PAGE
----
Government’s free contraception scheme expanded to include 27 to 30-year-olds

Minister Stephen Donnelly has announced that the free contraception scheme will now accommodate people up to their 31st birthday.

The government has extended the free contraception scheme to include people between 27 to 30. The image shows a package of small white pills marked with days in a green blister pack.
Image: Photo by Thought Catalog on Unsplash

The state-funded free contraception scheme has been extended to include people between the ages of 27 to 30.

The programme, which is open to women, girls, non-binary, and trans people who qualify for prescription contraception, was first introduced in September 2022. It originally catered for people between the ages of 17 to 25, but in January of this year, it was expanded to include 25-year-olds.

In announcing the expansion, Minister for Health, Stephen Donnelly said, “Ireland today is a very different country to the one of 1971 when groups of courageous women smuggled contraceptives on the ‘condom train’ from Belfast.

“Ireland has come a long way in terms of the supports it offers for sexual and reproductive health and rights, gender equity and family planning.” 

He continued, “Increasing access to free contraception through the free contraception scheme and the National Condom Distribution Service (NCDS) is therefore a key priority for this Government, supporting positive sexual health and choice in family planning.”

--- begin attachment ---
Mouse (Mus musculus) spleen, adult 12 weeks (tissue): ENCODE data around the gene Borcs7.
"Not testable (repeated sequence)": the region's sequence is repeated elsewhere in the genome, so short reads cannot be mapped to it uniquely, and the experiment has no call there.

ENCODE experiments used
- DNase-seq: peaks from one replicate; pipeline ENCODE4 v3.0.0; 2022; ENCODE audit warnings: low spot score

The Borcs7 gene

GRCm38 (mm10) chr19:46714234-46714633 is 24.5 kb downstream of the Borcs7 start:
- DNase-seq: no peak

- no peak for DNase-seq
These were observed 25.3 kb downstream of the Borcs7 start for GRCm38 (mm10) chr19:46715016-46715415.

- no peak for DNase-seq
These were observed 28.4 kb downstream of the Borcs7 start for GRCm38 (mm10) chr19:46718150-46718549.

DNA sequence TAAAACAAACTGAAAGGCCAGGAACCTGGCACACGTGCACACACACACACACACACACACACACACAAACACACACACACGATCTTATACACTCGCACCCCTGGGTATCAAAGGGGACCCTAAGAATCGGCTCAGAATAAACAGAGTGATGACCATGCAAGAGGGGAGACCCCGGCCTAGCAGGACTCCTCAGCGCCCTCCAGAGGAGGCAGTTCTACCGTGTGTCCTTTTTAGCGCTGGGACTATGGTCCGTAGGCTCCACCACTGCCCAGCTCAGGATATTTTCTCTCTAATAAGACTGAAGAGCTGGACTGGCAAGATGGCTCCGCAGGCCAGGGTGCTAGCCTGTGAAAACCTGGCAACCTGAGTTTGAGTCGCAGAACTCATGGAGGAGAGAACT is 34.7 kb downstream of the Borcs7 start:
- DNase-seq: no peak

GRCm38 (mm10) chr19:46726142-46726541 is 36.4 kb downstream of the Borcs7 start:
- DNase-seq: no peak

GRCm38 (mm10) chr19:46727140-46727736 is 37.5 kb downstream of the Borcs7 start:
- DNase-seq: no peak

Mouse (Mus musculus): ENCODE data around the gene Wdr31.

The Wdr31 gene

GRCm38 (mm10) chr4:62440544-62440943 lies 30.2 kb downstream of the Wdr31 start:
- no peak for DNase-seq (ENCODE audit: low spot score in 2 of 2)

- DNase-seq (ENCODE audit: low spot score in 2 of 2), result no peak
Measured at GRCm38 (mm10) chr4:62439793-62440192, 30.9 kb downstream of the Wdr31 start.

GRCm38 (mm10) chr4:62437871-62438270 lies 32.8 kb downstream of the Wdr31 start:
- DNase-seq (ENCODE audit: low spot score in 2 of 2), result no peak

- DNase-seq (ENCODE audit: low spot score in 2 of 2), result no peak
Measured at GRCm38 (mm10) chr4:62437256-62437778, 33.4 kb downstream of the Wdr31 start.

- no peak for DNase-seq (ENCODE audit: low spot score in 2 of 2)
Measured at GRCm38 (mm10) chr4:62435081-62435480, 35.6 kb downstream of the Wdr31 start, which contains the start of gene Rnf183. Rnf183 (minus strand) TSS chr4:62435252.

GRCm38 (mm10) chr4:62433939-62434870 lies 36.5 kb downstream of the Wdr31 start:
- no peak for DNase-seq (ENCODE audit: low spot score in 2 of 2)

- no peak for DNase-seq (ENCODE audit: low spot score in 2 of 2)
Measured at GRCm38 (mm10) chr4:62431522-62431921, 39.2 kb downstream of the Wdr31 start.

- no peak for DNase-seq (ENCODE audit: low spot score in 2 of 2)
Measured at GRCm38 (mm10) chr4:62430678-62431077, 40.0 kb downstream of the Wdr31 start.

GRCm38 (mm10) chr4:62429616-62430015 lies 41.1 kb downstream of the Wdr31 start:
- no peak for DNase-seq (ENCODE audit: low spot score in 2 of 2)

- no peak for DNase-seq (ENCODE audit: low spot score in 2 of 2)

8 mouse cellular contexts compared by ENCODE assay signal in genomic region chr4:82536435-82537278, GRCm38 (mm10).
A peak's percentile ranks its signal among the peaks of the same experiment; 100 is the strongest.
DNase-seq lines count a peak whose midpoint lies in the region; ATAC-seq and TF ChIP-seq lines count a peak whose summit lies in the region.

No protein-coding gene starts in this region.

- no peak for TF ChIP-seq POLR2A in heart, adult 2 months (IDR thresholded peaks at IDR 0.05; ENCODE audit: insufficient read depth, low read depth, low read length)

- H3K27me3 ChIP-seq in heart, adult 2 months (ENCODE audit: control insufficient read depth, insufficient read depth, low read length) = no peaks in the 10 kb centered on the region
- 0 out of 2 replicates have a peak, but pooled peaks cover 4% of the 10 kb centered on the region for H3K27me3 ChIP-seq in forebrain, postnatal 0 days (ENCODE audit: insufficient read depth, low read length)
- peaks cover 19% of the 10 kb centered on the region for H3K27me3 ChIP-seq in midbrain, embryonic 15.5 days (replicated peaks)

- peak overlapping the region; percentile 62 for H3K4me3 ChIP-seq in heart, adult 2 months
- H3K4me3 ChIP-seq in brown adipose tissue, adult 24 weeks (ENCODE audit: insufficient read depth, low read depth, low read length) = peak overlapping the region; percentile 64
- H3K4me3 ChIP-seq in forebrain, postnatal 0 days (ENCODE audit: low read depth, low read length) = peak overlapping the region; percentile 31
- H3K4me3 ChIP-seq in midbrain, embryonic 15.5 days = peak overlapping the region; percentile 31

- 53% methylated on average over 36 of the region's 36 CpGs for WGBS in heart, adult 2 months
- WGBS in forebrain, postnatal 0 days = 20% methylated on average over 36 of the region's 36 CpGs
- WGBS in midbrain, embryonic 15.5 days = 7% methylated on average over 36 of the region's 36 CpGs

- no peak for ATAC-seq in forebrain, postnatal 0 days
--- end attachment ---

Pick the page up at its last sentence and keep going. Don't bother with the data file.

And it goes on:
The minister was also keen to emphasise the financial importance of the programme, saying, “In the context of the current cost-of-living crisis, given that the higher costs of prescription contraception are typically faced by women, the scheme impacts positively on gender equity, reducing costs for women, their partners and families.”

He added, “The most suitable contraception isn’t always the cheapest, so this scheme empowers women to choose the method most suited to their needs and lifestyle, with the assistance of free consultations with their GP or other medical professional.”

Today’s expansion is part of what Donnelly described as a “growing suite of sexual health services” included in the Women’s Health Action Plan that the government launched last year.

The minister said the aim of the programme was to “respond to population needs, reducing crisis pregnancy and termination of pregnancy rates, and supporting STI prevention”. 

The free contraception scheme provides for the cost of prescription contraception, including the cost of consultations with medical professionals.

It also accommodates the cost of fitting, removing or providing various types of contraceptives, such as long-acting reversible contraception (LARCs) like injections, implants and hormonal and copper intra-uterine devices and systems.

The scheme will also cover oral contraceptive pills and emergency contraception.

So far, almost 2,400 GPs and 1,950 pharmacies have signed up to provide services and products covered by the programme, which has been allocated close to €31.5 million for this year alone.

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